The majority of lands comprising the Kaua`i Forests and Uplands IBA are owned by the State of Hawai`i (62%), with the remainder being privately owned lands that are administered by the State of Hawai`i as forest reserves (38%), and less than 1% owned by The Nature Conservancy of Hawai`i. State lands include the Alaka`i Wilderness Preserve (6%), the Hono O Na Pali and Kuia Natural Area Reserves (2%), all or parts of the Halelea, Moloa`a, Na Pali-Kona, Kealia, Pu`u Ka Pele, and Lihue-Koloa State Forest Reserves (36%), Koke`e, Waimea Canyon, Haena, Na Pali Coast, and Polihale State Parks (7%), and the Wailua, Kekaha, and Mokihana State Game Management Areas (11%).
The Kaua`i Forests and Uplands IBA contains a variety of habitats and their distribution is influenced by elevation, rainfall, and degree of human disturbance. Rainfall generated by northeasterly tradewinds causes the northern and eastern slopes to be wetter than the leeward slopes. Rainfall increases with elevation due to adiabatic cooling and condensation that occurs as air is forced upward over the mountain slopes. Annual rainfall ranges from about one meter (39 inches) in lowland leeward areas, to over 11.5 meters (450 inches) near the summit of Wai`ale`ale. Leeward areas support dry forest and shrubland at lower elevations, which grades into mesic forest at middle elevations, and eventually montane rainforest. The wetter windward slopes support mesic or wet forest in the lowlands, which transitions rapidly to rainforest at higher elevations. Depressions and flat areas of the Alaka`i Plateau harbor montane bogs with stunted vegetation and many rare plant species. The windswept, rain-soaked summits and ridges are cloaked in wet moorlands and shrublands. Numerous cliffs and waterfalls provide and additional habitat type and also a refuge for many rare plant species from browsing by alien ungulates. Habitat in much of the lowlands has been substantially modified by invasive alien plants, but much of the upper Alaka`i Plateau and many higher slopes and ridges support largely intact native plant communities. Forested habitats sustained some damage during hurricanes in 1981 and 1992.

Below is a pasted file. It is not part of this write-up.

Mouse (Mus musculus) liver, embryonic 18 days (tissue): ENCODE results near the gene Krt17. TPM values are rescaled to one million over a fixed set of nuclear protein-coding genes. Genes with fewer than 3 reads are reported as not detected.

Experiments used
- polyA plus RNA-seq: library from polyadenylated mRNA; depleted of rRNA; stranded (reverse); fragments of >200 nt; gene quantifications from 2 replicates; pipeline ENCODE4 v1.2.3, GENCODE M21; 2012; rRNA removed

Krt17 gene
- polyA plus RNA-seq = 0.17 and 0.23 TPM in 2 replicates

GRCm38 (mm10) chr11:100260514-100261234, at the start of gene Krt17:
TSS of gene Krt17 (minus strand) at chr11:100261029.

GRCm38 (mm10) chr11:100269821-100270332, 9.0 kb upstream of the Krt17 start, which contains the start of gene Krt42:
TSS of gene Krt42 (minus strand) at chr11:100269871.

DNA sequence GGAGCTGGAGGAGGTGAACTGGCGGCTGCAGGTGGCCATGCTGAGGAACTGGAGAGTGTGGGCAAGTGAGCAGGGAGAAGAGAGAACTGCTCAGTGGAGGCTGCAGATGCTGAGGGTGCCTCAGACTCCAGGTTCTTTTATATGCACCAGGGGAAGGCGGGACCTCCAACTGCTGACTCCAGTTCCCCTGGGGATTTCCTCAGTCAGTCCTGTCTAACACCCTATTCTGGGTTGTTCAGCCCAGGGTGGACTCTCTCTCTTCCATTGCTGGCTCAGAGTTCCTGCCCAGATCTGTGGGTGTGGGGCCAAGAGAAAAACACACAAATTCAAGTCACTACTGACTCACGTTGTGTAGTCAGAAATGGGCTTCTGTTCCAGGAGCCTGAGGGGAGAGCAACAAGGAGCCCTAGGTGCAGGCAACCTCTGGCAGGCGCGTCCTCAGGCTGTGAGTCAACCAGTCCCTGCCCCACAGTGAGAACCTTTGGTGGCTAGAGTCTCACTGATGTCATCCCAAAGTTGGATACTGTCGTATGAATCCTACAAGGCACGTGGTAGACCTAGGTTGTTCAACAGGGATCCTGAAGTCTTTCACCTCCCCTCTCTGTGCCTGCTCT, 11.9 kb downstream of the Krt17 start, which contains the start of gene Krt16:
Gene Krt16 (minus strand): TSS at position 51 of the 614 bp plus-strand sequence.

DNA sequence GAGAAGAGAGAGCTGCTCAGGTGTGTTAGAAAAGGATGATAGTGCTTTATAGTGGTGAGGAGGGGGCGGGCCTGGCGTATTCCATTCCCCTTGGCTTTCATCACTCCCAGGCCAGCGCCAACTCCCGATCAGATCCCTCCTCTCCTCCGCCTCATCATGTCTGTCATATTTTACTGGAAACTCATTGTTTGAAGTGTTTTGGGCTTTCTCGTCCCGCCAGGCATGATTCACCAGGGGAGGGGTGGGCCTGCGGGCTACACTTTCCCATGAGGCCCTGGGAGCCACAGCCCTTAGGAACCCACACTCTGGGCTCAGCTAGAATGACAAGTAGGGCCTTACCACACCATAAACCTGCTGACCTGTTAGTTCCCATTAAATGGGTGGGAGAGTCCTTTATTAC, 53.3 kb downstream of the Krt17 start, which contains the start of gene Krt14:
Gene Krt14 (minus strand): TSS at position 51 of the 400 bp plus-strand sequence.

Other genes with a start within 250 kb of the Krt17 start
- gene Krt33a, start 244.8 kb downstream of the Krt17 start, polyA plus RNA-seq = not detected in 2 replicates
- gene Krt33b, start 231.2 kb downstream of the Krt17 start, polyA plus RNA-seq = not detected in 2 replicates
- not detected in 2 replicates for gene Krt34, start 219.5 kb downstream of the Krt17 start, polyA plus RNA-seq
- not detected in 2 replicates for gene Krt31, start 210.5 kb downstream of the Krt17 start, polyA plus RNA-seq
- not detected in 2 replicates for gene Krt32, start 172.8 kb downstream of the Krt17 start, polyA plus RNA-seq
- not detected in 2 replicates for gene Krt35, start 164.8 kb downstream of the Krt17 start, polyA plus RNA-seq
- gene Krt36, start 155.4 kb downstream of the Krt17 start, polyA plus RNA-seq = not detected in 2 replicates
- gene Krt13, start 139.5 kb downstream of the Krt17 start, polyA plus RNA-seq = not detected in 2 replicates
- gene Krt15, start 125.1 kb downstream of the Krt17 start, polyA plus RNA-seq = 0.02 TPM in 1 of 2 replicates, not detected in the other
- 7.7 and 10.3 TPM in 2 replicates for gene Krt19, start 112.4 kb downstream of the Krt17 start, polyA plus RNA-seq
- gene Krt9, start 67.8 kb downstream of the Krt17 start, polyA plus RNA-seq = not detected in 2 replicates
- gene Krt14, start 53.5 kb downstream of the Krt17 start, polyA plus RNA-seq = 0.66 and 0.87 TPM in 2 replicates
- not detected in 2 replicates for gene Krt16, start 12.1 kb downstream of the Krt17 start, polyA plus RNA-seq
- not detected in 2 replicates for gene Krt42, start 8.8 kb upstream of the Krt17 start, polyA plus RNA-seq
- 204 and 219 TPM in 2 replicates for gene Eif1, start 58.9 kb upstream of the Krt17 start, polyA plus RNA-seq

Almost all of the land comprising the Kaua`i Forests and Uplands IBA is zoned for conservation and used for some sort of conservation or wildlife-related purpose. The specific uses vary among different parcels. The Alaka`i Wilderness Area is designated for strict conservation purposes. Day hiking is allowed but overnight camping and helicopter access are by permit only. The natural area reserves are also designated for strict conservation purposes. Public hunting of non-native ungulates, primarily feral pigs, is permitted throughout the area, including the wilderness area, all forest reserves, state parks, natural area reserves, and game management areas, but most hunting occurs in the more accessible sections. Public hiking trails are present in much of the area, several picnic areas and camp sites are present in the state parks, and there are many additional unofficial trails. Birdwatching and photography are also popular activities.